- What students think about (depth of processing) while they read or learn is important. Classroom culture is a good way to build this expectation.
- Just because students do not become experts at acting like scientists without ten years of experience doesn’t mean we should wait to teach these skills for five years.
- Observation is theory-laden, that is, interpreted through preexisting schemata. Students will misremember or misobserve to fit their prior conceptions. Thus, teachers must engage with student prior conceptions either before or after teaching new concepts. Not addressing misconceptions is not an option.
Like my students learning something new, my learning about learning and teaching is fragmented. Right now it is a list, but as I go on, I must organize it into a more useful and connected form. I’ve been experimenting with concept-mapping in my Earth & Space Science class, so perhaps sometime soon I’ll build connected models of teaching, learning, and practicing through this medium.
Back to the article, which notes that transfer is a problem for minimally-guided methods. It is no wonder. Transfer requires some guidance. Students must be guided how to abstract away differences and build lasting edifices of knowledge. In some circumstances even, abstract reasoning should be taught before particular concrete examples (See http://www.sciencemag.org/content/320/5875/454.figures-only/reply and the interesting comments).
A second point concerns whether discovery-learning actually creates misconceptions. Although we want students to use the scientific method as a general tool for dispelling their own misconceptions, it would be helpful if students did not have so many. I tend to blame an incoherent teaching of elementary and middle school science, which in the U.S. has been neglected for over a decade. Teaching students concepts without application and for which they are not ready is the real harm. When students know the words for big scientific concepts or have memorized Newton’s Laws by heart but can’t explain them, we know that we have overreached student abilities. Teaching something poorly early is more damaging than having students practice observing and measuring in the early grades. To be sure, feedback must come early enough that students do not form lasting misconceptions before they can be corrected.
The achievement gap problem has a simple solution: Allow students who are frustrated to meet for quick direct instruction and practice. The long-term benefits of this type of metacognition are clear for self-regulation. Because it is clear that some struggling students will choose to work with their friends anyway, one can make it mandatory at first using formative assessment results to choose the target population.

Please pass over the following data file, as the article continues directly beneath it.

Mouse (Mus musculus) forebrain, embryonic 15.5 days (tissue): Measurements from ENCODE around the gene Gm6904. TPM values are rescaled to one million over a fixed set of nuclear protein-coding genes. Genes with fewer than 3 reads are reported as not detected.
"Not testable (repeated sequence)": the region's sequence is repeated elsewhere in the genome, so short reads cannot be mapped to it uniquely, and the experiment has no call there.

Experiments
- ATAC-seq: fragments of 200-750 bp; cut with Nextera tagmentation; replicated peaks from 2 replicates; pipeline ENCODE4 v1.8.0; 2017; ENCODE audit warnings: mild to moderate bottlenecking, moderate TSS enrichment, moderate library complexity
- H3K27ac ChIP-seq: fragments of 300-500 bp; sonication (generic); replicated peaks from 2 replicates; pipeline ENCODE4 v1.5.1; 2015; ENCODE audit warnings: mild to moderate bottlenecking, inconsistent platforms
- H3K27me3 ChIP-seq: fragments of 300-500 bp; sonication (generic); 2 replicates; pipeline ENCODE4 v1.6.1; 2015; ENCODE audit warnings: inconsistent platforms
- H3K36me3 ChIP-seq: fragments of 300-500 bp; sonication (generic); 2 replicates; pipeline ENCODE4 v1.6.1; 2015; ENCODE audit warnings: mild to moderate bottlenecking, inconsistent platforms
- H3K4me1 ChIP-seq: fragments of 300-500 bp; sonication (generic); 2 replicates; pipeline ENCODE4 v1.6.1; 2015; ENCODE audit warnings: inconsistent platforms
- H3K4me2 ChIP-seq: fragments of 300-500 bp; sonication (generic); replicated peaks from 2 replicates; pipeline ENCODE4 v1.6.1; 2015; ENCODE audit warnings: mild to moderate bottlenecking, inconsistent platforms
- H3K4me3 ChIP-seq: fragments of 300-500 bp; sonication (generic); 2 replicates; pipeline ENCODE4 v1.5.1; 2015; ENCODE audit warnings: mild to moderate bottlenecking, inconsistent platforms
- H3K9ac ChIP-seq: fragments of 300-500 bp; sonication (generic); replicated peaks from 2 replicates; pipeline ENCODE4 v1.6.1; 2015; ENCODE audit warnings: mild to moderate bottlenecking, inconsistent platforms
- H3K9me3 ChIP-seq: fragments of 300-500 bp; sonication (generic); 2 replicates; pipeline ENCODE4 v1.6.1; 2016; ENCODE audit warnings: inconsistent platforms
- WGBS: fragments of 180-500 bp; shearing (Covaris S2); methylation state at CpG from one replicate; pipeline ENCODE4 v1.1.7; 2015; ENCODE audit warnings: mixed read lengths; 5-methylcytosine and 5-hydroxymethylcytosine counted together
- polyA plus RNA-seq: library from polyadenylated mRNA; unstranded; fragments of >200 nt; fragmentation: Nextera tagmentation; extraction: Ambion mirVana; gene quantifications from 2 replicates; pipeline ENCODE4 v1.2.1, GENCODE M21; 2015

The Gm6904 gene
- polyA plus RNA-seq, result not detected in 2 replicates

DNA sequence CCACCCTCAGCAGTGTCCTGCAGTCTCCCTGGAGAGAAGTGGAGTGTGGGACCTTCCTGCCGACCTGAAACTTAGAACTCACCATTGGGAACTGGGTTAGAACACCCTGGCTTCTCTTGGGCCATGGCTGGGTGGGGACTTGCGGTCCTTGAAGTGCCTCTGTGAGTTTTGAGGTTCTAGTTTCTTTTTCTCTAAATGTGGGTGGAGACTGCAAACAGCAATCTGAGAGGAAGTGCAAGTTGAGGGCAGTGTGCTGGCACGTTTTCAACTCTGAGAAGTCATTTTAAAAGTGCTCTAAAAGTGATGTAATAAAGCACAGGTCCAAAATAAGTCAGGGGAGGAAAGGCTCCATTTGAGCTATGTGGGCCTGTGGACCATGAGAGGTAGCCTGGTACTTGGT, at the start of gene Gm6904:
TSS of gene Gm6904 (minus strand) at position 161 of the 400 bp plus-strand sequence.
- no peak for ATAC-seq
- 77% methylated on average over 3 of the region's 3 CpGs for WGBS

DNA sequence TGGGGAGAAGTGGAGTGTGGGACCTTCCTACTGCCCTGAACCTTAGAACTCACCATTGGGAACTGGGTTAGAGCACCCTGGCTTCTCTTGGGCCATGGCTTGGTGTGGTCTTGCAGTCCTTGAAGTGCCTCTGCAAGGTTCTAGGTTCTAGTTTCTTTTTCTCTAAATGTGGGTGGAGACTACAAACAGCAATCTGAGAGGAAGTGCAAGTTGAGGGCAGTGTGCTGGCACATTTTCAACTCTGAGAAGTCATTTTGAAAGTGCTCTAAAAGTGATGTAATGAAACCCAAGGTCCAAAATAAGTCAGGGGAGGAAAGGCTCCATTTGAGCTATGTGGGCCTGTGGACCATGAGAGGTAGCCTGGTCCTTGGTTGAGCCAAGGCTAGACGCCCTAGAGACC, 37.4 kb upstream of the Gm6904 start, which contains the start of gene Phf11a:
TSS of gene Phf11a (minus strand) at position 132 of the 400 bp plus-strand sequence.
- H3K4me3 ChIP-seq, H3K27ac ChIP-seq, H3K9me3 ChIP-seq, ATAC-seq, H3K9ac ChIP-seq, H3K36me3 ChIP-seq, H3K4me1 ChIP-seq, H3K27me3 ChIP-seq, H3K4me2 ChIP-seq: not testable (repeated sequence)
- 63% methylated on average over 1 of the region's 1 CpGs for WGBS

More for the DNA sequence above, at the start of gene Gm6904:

I think I will have to read more about Mayer’s “constructivist teaching fallacy” (Note: Look up “Three-Strikes Rule” and “Constructivism as a Theory of Learning versus Constructivism as a Prescription for Instruction”). I would agree that a theory of learning cannot be immediately applied to teaching. I would not say that I am constructivist in my teaching but rather that I want students to know how to make science work for them. In the grand scheme of things, I have no doubt that I will teach my students wrong and/or useless ideas. However, if in doing so, I have taught students how to think and learn for themselves in even the most challenging situations, then I have succeeded. Might there be some connections to a growth mindset here?
The limitations of working memory make it all the more important to help students assemble their knowledge of the world into working-memory-friendly chunks. Since memory works by “forgetting” the useless details, is it possible with direct instruction to control what details students consolidate and forget? I like how the MIT RELATE project‘s MAPS (Modeling Applied to Problem Solving) SIM model and Model Hierarchy, which I think scaffolds student behavior in a good way and reduces demands on working memory.
I would also like to learn more about the worked-example effect (See the articles end notes, 29-32). It could be used within Modeling during the Model Deployment phase. To unburden working memory also seems to call for clever use of a problem-solving strategy and keeping track of steps on paper.
Update: The Twitterverse comes through with more details. @jybuell refers to a comment by Richard Hake on @ddmeyer‘s blog, which refers to a previous response to Kirschner and Swell by Hmelo-Silver, C.E., R.G. Duncan, and C.A. Chinn. They make many of the points I made, only much better. Conflating minimally guided instruction like discovery learning with more guided modes of inquiry is no good. IL (Inquiry Learning) and PBL (Problem-Based Learning) provide many forms of scaffolding for students that address the working memory concerns and offer positive empirical results.